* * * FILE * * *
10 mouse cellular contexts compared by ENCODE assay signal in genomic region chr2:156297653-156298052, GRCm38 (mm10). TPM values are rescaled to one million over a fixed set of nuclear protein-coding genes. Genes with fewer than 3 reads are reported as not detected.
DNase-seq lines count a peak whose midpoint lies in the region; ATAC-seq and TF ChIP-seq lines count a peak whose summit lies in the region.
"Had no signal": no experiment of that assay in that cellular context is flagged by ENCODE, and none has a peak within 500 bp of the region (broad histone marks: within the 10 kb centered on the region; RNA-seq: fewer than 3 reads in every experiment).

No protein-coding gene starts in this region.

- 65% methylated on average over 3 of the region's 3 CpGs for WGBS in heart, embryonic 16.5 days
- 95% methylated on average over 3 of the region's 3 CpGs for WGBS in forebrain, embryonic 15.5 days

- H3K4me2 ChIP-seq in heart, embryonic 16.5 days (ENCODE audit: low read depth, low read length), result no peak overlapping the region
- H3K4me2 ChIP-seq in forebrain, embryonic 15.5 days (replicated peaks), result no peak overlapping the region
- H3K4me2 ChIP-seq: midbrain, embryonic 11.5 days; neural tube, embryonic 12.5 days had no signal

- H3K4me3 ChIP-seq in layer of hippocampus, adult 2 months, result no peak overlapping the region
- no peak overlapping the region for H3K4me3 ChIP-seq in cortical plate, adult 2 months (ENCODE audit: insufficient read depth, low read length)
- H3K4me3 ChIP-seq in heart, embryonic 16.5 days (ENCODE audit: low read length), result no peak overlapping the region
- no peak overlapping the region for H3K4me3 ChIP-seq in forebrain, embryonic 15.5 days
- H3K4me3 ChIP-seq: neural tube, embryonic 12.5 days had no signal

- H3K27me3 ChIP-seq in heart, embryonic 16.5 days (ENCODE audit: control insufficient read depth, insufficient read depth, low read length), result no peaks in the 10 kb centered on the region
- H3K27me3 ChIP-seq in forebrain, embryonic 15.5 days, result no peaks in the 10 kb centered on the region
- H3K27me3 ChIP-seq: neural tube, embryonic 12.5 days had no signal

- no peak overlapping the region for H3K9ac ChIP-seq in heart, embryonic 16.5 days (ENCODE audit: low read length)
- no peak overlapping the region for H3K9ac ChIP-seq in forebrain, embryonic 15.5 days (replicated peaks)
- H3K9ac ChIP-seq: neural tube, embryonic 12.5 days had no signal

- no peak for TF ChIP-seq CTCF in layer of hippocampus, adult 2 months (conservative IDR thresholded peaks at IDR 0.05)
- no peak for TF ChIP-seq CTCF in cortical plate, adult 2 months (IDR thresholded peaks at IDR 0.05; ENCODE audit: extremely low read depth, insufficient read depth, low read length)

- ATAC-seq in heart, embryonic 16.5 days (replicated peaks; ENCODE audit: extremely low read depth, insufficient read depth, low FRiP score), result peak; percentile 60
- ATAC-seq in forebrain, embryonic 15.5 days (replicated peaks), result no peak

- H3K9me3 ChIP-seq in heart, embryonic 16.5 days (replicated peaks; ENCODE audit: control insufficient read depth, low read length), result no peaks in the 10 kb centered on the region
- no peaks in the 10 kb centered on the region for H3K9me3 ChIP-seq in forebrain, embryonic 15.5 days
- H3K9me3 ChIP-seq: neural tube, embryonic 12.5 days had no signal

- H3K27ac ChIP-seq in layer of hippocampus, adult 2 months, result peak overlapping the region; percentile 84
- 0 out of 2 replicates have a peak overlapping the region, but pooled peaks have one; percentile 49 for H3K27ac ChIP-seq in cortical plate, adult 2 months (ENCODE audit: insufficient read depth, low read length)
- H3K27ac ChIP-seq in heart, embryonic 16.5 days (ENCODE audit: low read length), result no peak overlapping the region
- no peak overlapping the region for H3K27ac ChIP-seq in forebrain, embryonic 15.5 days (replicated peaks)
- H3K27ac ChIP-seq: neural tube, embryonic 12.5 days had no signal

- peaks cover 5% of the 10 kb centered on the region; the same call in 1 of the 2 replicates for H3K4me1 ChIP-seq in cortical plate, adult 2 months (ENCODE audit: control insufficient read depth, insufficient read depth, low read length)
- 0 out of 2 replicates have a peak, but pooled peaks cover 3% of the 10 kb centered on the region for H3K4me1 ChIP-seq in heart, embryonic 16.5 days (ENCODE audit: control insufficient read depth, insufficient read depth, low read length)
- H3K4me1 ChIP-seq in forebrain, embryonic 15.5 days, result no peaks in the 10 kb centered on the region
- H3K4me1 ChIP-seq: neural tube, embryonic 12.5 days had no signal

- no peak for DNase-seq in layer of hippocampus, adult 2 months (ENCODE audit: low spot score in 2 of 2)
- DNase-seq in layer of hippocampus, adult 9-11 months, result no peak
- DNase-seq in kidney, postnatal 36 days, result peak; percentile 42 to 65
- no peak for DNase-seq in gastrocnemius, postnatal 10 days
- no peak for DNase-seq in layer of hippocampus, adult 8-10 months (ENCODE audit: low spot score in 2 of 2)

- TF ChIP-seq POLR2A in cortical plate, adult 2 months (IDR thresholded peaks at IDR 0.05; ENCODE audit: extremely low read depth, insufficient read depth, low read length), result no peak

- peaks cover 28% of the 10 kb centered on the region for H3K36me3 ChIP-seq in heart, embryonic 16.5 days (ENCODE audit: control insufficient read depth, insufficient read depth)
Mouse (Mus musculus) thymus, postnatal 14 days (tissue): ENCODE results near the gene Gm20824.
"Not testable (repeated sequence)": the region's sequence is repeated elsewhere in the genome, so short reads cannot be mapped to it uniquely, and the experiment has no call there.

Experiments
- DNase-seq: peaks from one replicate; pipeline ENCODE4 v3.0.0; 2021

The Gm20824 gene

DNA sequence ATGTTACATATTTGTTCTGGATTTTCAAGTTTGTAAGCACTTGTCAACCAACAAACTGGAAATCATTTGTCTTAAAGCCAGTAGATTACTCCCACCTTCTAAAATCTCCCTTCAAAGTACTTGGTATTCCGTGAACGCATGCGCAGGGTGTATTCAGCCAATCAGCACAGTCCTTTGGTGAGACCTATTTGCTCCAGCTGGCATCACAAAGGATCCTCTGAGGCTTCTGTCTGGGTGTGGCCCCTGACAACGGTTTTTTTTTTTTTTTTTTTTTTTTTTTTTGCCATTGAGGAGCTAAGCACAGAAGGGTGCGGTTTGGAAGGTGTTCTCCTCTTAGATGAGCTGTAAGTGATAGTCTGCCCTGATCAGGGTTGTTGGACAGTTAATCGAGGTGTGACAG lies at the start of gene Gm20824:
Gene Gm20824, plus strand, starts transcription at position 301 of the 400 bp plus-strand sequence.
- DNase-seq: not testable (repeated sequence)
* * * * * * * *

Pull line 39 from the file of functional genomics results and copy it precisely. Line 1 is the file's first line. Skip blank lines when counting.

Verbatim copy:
- DNase-seq in kidney, postnatal 36 days, result peak; percentile 42 to 65